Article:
Retina MacBook Pro teardown reveals new heights of user-inaccessibility

Apple's MacBook Pro with Retina Display has gone through the traditional gadget rite of passage, the ceremonial teardown, and it's clear that a compact form-factor demands a compromise in repairability. In fact, iFixit says, it's incredibly difficult to open up and access the components inside, being awarded the worst possible score for the potential for user-repair. The struggle begins from the outset, with Apple's proprietary pentalobe screws making an appearance for the first time on a MacBook (and demanding a special driver), and continues all the way through.

Apple said it had learned from the MacBook Air in putting together the Retina-toting Pro, and that includes soldered RAM to the logic board meaning users won't be able to upgrade from the standard 8GB (Apple offers 16GB maximum at present). The SSD is also proprietary and differs slightly from that in the Air, and is another component that – for the moment at least – there exists no third-party alternative for.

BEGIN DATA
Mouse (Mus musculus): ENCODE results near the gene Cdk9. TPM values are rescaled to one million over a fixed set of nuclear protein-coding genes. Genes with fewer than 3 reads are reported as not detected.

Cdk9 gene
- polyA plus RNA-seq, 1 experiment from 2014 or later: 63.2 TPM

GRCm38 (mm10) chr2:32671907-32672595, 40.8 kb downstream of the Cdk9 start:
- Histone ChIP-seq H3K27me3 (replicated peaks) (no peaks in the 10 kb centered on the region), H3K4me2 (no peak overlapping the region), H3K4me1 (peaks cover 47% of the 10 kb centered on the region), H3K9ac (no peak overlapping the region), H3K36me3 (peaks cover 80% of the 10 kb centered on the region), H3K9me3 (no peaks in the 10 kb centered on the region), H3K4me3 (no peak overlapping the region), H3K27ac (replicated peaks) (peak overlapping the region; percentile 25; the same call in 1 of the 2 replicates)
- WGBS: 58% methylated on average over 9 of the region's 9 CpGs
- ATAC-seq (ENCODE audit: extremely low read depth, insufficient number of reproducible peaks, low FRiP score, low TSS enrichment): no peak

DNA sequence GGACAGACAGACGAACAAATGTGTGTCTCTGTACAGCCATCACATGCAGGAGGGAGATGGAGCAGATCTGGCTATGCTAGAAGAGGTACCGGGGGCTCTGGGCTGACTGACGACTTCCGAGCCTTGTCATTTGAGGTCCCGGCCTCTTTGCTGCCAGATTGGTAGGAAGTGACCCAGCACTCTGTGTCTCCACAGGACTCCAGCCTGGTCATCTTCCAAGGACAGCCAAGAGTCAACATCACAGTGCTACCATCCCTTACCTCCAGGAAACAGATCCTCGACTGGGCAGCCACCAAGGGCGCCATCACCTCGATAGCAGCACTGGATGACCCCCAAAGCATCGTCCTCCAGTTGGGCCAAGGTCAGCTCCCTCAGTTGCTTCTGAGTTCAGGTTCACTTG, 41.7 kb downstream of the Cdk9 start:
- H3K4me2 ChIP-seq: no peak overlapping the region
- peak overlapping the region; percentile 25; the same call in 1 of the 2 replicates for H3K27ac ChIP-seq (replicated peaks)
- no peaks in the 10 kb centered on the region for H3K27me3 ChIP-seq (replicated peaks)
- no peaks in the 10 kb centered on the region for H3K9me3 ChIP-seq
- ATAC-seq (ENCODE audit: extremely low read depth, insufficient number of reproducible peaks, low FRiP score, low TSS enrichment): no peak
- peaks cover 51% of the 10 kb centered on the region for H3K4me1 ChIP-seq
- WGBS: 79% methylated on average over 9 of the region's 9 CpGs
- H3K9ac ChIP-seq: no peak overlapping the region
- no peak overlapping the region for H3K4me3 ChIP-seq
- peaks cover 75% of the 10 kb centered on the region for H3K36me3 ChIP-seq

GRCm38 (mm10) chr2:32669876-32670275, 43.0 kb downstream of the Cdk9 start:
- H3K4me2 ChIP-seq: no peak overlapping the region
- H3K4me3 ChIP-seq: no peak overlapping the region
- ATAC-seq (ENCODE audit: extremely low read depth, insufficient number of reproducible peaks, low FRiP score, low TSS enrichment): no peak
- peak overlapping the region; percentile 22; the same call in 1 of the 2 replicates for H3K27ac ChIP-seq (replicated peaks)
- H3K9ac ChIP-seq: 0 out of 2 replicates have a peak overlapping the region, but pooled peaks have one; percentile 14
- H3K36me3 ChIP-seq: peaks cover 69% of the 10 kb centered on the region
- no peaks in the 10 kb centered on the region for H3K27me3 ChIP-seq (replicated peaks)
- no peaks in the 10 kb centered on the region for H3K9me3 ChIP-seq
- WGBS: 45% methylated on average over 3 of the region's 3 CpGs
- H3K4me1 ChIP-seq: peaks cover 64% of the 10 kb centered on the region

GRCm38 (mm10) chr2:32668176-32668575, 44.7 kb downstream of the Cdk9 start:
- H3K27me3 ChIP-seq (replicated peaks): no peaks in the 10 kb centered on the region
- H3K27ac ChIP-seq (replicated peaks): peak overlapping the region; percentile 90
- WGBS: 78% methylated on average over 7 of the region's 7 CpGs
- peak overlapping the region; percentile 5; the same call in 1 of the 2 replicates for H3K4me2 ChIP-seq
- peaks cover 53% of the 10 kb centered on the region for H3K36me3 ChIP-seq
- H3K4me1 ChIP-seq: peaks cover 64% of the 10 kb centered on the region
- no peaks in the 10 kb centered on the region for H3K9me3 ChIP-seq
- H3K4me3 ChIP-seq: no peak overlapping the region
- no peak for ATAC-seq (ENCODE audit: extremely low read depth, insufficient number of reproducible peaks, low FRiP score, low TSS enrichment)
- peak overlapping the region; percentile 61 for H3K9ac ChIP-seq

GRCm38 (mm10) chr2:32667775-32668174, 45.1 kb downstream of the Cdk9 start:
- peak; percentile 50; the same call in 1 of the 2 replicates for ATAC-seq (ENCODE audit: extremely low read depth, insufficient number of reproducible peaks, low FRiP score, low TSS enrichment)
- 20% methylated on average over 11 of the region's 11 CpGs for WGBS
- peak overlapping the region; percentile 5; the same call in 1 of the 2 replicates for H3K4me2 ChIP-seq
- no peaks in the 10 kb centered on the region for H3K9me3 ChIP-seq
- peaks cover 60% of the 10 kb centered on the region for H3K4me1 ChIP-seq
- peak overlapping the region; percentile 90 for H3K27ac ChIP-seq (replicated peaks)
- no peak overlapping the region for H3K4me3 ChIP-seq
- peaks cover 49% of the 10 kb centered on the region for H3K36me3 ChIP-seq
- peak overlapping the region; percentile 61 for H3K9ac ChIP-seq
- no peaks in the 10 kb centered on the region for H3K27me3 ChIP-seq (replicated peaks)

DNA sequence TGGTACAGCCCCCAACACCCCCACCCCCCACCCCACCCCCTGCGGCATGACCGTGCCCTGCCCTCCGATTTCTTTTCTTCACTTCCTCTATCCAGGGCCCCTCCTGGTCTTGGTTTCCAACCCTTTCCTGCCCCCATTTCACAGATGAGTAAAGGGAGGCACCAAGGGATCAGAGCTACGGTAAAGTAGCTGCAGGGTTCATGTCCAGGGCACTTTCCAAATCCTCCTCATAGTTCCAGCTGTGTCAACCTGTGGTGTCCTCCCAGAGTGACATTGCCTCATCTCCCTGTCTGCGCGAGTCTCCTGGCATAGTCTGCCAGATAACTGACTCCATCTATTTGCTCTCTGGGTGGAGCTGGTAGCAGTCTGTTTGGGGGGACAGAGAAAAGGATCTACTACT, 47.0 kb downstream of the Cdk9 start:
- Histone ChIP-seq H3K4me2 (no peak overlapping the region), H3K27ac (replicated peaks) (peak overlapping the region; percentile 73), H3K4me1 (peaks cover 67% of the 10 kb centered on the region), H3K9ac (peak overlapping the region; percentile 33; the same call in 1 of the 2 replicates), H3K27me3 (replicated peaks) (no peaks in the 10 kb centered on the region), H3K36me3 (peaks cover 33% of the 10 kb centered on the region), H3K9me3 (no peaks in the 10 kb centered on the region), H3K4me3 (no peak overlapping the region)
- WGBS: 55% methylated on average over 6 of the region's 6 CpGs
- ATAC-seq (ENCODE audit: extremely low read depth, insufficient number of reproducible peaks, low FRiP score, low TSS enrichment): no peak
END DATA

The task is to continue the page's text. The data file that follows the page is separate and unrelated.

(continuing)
Then you get to the battery, the individual packs of which take up a sizable portion of the new MacBook Pro's casing, and which are glued in place. It also partially covers the trackpad cable. Finally, the display assembly "is completely fused" – Apple said that was to help slim the lid down – which means it will likely have to be replaced in its entirety should anything go wrong.

From iFixit's perspective, it's a worrying shift toward a design that reduces almost entirely the potential for users to repair or upgrade their notebooks. For users, though – many of whom never even think about opening up their PC or Mac during its lifespan – Apple's chassis decisions may well be an acceptable compromise given the new MacBook Pro's attributes.

More on the MacBook Pro with Retina Display in our full review